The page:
Mr. Zero, Brian Kraemer, facing the jury (full ensemble).
Photo by John Potter
As technology advances, great leaps forward are made. But for every great leap forward, there are consequences. The growth of technology has led to fewer jobs for people as these workers are replaced with more efficient machines. This is the set-up of Elmer Rice’s "The Adding Machine," which the New School Theater Department of Northern Virginia performed on Feb. 17.
This ahead-of-its-time piece was written in 1923 and is considered a cornerstone for Canadian Expressionism. It was a huge influence for Tennessee Williams while working on Stairs to the Roof. Later, it was produced as a movie, then as a play of puppets, and finally a musical in 2007.
The story revolves around Mr. Zero who works as an accountant for a company for 25 years, dealing with his nagging wife and bitter co-worker. When he finds out he is being fired and replaced by a machine, he snaps and kills his boss. He admits to being guilty, but tries to justify his act to the jury. Regardless, they have him killed. The story follows Mr. Zero into the Elysian Fields where he realizes change is not what he really wants. He goes on to operate an adding machine until Lt. Charles, the head of the Fields, tells him that he is a waste of space and he is to be sent back down to Earth as a recycled soul. Mr. Zero is reluctant at first, but ends up going submissively as he follows a possible made up girl, Hope.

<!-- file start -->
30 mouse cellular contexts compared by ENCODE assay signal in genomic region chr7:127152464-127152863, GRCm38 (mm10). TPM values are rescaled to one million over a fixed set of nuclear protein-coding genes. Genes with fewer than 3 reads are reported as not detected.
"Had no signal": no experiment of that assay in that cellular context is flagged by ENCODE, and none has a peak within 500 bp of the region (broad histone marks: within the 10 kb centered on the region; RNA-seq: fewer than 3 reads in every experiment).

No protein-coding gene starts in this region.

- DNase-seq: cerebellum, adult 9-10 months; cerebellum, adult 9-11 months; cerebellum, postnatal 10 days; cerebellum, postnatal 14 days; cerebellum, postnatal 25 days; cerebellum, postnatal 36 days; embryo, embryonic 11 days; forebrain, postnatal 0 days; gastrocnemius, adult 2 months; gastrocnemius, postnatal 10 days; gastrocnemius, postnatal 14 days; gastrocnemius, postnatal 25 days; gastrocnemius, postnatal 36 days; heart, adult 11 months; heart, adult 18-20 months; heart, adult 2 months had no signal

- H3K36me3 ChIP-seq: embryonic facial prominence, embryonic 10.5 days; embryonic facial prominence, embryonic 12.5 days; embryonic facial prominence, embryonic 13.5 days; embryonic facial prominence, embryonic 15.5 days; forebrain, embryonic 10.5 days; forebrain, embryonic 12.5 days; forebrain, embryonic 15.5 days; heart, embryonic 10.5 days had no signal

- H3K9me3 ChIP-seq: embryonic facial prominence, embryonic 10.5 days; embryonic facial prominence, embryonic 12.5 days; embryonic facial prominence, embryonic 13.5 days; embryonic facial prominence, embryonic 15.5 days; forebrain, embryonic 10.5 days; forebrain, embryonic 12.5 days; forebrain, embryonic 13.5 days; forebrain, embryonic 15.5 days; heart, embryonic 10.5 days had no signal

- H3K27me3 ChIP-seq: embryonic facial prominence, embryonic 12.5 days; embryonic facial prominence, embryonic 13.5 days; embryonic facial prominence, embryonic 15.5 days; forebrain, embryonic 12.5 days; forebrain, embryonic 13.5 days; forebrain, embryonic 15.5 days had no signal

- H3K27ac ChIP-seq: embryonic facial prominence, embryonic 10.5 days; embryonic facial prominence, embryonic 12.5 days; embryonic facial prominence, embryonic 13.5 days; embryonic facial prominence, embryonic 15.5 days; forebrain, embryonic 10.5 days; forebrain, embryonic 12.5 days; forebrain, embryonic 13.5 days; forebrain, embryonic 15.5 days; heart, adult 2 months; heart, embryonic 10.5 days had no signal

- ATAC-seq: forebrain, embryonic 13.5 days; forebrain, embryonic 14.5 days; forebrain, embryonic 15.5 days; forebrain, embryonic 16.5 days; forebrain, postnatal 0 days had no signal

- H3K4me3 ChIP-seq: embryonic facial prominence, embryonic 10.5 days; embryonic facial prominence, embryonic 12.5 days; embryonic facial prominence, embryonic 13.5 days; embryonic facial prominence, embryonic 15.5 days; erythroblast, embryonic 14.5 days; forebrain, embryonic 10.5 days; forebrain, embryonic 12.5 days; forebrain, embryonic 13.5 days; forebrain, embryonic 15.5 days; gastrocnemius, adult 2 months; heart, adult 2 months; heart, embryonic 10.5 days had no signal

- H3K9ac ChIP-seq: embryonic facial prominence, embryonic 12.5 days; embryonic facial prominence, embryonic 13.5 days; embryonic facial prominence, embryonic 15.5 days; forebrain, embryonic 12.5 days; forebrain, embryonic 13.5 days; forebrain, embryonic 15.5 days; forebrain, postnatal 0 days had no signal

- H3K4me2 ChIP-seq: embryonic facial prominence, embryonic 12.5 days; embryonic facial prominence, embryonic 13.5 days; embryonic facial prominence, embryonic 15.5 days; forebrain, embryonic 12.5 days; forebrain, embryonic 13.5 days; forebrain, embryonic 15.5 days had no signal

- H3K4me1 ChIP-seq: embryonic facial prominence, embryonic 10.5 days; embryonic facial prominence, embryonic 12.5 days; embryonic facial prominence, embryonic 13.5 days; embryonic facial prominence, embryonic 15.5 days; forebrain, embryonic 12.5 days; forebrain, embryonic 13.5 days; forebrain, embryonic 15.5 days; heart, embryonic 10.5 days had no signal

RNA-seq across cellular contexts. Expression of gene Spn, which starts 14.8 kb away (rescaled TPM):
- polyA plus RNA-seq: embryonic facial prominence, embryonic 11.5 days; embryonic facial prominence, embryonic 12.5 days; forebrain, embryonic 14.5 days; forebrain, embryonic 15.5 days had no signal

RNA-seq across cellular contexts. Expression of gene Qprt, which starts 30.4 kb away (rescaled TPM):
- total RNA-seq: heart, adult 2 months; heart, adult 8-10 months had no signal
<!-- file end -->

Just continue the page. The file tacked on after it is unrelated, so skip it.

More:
An ensemble cast made up this show, giving it a strong dynamic. Each member of the cast brought a different aspect to the show and they played off of each other well overall. Mr. Zero was played by six different actors or actresses (Sam Stone, Michael Ginsberg, Jonathan Halverson, Brian Kraemer, Maren Berg, and Beverly Kamin). It was a joy to witness the diverse aspects each Zero brought to the character. For example, Kraemer brought a great passion during the court room scene to the otherwise monotonously written character. Along with that, Berg did a strong job portraying the confusion that Zero experiences while in the graveyard. Along with Mr. Zero, Mrs. Zero (Shannon Laws) made good character choices and was impressive in her commitment to the lines. Daisy (Shannon Mendonca) pulled the story along with grace, depicting the bored co-worker and the enamored lover believably. There were a few moments in the show that seemed forced, but overall the acting was solid and the cast should feel proud of their work.
The technical aspects deserve mention as well. The set was abstract and practical, consisting of 12 gray chairs. It worked well with the lighting, which was crisp and direct with no soft spots, which worked for the show but sometimes lost the face of the actors. The music played during scene changes kept the pace up and gave an edge to the show. Similarly, the edgy make up and monotone cookie-cutter costumes created an intriguing visual related to the theme of the piece. The crew did a commendable job incorporating the theme of the show into their designs.
Overall, the company played with the dark themes of the show well. They created an interesting piece that was both mentally and visually stimulating, all the while keeping the pace up and the movement meaningful.